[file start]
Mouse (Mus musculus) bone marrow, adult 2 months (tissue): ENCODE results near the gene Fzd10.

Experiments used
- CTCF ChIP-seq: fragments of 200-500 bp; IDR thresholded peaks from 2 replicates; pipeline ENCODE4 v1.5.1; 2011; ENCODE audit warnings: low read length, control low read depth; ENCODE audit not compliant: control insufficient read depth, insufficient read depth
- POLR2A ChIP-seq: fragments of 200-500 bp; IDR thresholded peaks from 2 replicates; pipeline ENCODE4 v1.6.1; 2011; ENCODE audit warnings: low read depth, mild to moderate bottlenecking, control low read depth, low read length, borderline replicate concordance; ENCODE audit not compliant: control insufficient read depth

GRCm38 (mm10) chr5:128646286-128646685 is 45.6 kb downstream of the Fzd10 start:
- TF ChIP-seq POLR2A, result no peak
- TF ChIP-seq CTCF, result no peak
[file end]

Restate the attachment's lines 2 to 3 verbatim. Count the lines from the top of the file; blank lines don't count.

Experiments used
- CTCF ChIP-seq: fragments of 200-500 bp; IDR thresholded peaks from 2 replicates; pipeline ENCODE4 v1.5.1; 2011; ENCODE audit warnings: low read length, control low read depth; ENCODE audit not compliant: control insufficient read depth, insufficient read depth